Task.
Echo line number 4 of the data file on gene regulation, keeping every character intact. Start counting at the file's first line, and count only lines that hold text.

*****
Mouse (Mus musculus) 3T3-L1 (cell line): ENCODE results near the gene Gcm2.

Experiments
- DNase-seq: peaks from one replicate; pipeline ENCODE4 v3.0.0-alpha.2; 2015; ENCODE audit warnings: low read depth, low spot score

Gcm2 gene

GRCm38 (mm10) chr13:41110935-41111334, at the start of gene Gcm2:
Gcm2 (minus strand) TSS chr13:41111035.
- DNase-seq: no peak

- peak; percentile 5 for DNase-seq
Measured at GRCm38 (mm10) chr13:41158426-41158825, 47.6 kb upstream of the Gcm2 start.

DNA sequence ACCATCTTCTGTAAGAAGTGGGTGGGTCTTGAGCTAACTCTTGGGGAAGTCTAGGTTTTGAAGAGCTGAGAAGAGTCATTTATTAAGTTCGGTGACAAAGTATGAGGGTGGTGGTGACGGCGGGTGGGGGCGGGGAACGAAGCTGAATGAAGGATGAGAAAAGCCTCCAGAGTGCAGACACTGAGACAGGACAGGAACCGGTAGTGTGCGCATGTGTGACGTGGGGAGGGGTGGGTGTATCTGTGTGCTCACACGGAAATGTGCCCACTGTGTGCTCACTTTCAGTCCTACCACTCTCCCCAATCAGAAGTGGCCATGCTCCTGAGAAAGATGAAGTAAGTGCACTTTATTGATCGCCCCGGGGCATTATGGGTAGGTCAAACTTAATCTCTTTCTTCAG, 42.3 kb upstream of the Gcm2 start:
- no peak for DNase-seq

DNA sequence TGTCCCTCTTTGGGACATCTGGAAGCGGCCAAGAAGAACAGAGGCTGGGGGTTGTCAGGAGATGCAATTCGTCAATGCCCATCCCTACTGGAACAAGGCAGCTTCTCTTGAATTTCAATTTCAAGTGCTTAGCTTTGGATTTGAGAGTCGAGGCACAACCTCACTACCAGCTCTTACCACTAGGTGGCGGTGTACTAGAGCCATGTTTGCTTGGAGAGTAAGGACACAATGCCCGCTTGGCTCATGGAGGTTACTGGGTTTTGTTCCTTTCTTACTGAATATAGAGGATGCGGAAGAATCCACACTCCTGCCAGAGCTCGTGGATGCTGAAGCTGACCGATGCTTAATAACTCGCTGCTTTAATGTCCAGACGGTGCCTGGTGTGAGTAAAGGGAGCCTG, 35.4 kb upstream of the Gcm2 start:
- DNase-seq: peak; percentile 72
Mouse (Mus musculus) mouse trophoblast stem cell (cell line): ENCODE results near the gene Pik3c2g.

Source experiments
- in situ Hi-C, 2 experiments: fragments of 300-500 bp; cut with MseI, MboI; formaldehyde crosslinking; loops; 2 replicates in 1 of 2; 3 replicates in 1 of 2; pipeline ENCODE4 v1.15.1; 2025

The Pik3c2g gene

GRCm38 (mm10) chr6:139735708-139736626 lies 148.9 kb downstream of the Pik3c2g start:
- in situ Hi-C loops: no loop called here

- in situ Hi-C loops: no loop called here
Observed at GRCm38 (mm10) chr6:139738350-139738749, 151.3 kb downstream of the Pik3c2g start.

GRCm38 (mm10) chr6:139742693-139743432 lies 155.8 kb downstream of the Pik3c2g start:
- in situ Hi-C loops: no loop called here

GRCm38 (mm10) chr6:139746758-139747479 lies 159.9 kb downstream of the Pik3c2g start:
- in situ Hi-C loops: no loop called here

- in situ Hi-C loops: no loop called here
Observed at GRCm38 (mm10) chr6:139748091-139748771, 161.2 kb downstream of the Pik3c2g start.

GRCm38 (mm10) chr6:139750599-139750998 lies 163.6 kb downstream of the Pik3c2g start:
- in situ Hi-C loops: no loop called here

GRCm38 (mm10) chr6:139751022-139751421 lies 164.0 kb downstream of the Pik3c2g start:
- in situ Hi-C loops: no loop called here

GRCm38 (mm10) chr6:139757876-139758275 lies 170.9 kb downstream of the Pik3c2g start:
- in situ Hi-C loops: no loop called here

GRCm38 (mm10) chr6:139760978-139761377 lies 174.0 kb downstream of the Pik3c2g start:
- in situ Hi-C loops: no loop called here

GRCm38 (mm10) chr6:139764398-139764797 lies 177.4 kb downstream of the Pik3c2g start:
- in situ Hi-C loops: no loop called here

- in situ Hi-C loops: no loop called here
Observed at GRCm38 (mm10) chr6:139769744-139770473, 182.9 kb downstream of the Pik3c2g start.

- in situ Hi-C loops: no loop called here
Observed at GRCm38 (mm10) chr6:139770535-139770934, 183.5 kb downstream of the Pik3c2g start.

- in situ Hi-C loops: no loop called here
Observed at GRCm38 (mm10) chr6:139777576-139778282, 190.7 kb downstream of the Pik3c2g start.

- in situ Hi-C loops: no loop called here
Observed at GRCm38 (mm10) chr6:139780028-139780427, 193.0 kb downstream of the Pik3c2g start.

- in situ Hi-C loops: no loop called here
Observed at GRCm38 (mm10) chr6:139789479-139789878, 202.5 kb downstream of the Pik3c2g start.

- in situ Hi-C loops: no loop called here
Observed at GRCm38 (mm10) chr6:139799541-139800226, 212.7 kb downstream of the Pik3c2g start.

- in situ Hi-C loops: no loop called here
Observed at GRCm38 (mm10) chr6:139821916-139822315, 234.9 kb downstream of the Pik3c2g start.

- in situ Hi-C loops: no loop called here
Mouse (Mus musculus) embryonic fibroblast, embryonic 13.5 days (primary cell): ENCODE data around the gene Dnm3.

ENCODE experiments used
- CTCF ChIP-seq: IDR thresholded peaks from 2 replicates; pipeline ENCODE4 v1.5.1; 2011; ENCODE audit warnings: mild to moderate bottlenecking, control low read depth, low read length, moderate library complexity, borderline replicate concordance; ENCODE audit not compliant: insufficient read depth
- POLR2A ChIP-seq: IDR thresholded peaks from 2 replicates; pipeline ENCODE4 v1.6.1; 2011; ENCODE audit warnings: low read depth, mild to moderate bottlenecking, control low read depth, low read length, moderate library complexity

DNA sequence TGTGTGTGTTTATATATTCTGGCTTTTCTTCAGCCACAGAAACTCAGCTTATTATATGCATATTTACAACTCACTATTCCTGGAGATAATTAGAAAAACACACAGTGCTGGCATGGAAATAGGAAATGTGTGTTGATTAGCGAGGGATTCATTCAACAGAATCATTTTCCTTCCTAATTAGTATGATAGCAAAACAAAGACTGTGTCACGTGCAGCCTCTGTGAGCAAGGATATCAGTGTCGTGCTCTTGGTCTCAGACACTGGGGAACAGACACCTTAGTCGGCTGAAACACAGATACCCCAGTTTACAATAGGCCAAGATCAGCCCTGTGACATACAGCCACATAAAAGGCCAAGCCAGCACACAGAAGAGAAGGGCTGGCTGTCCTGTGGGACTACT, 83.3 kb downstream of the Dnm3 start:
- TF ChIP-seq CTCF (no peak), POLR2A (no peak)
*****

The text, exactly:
Gcm2 gene